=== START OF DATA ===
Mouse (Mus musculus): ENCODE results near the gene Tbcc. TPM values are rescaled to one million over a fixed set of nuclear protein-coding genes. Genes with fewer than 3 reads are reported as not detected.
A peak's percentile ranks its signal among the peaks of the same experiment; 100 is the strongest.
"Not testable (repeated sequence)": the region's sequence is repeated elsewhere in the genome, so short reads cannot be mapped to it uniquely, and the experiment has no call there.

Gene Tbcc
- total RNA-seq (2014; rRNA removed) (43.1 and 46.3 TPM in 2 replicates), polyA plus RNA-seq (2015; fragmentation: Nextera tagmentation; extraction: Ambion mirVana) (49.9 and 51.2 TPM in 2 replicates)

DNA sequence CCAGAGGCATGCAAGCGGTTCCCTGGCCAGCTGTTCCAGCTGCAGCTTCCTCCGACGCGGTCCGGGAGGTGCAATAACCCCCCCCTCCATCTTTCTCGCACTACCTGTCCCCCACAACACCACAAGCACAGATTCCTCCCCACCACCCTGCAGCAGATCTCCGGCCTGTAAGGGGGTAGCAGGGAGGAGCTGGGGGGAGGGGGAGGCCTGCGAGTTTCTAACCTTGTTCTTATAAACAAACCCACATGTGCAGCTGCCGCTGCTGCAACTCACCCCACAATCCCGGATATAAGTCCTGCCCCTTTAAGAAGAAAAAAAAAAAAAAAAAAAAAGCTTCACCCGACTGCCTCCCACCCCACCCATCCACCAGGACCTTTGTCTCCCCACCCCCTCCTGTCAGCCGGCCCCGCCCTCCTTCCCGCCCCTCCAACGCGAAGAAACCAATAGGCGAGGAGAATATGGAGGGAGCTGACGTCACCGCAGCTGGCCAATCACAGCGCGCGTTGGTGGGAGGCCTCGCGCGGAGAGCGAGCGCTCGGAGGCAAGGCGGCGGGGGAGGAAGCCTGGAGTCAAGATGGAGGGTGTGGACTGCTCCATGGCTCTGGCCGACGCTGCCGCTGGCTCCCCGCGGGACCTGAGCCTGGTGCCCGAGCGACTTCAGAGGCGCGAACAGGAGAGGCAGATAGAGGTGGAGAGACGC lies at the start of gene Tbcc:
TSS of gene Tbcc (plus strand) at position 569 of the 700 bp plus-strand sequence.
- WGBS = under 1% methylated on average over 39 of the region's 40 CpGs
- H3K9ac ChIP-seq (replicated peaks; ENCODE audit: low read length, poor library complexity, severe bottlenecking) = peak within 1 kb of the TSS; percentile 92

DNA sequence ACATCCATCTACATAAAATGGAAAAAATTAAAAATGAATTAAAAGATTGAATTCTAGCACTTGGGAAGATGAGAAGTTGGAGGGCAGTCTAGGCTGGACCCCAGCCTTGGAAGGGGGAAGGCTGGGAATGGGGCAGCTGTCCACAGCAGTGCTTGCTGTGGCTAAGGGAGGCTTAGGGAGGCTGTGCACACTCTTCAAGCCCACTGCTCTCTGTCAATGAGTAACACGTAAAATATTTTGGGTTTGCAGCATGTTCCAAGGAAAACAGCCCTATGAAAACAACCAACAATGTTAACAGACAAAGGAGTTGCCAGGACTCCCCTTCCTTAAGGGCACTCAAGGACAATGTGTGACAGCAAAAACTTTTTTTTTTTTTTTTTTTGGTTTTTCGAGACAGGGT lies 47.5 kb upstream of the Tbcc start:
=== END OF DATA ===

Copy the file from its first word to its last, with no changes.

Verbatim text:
Mouse (Mus musculus): ENCODE results near the gene Tbcc. TPM values are rescaled to one million over a fixed set of nuclear protein-coding genes. Genes with fewer than 3 reads are reported as not detected.
A peak's percentile ranks its signal among the peaks of the same experiment; 100 is the strongest.
"Not testable (repeated sequence)": the region's sequence is repeated elsewhere in the genome, so short reads cannot be mapped to it uniquely, and the experiment has no call there.

Gene Tbcc
- total RNA-seq (2014; rRNA removed) (43.1 and 46.3 TPM in 2 replicates), polyA plus RNA-seq (2015; fragmentation: Nextera tagmentation; extraction: Ambion mirVana) (49.9 and 51.2 TPM in 2 replicates)

DNA sequence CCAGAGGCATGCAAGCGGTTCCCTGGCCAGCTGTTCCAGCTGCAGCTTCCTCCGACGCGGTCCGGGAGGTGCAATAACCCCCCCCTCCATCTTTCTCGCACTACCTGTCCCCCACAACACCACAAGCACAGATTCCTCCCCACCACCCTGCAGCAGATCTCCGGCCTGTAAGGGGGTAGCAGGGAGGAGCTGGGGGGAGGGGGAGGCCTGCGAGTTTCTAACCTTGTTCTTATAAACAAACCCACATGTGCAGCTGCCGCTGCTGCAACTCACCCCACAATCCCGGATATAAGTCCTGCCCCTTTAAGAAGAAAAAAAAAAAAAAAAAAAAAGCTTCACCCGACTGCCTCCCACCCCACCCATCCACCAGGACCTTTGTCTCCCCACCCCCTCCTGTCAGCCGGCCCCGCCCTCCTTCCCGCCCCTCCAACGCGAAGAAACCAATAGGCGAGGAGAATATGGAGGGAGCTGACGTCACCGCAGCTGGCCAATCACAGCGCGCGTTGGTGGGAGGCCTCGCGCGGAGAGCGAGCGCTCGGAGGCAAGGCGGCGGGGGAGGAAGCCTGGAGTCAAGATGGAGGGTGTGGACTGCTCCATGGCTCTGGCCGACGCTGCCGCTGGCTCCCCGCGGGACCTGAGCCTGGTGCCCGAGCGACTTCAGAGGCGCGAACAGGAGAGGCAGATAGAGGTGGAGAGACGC lies at the start of gene Tbcc:
TSS of gene Tbcc (plus strand) at position 569 of the 700 bp plus-strand sequence.
- WGBS = under 1% methylated on average over 39 of the region's 40 CpGs
- H3K9ac ChIP-seq (replicated peaks; ENCODE audit: low read length, poor library complexity, severe bottlenecking) = peak within 1 kb of the TSS; percentile 92

DNA sequence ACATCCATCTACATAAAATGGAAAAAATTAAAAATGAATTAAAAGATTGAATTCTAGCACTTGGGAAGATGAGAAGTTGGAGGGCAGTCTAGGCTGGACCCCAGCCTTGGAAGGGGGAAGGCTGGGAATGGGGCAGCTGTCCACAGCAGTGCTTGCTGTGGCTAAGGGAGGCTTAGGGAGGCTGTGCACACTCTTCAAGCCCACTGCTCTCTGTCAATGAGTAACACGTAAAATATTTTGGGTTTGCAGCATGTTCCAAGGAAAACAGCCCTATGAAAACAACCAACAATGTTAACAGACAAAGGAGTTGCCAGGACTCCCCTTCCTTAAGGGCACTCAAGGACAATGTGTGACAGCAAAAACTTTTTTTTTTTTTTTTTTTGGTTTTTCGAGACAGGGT lies 47.5 kb upstream of the Tbcc start: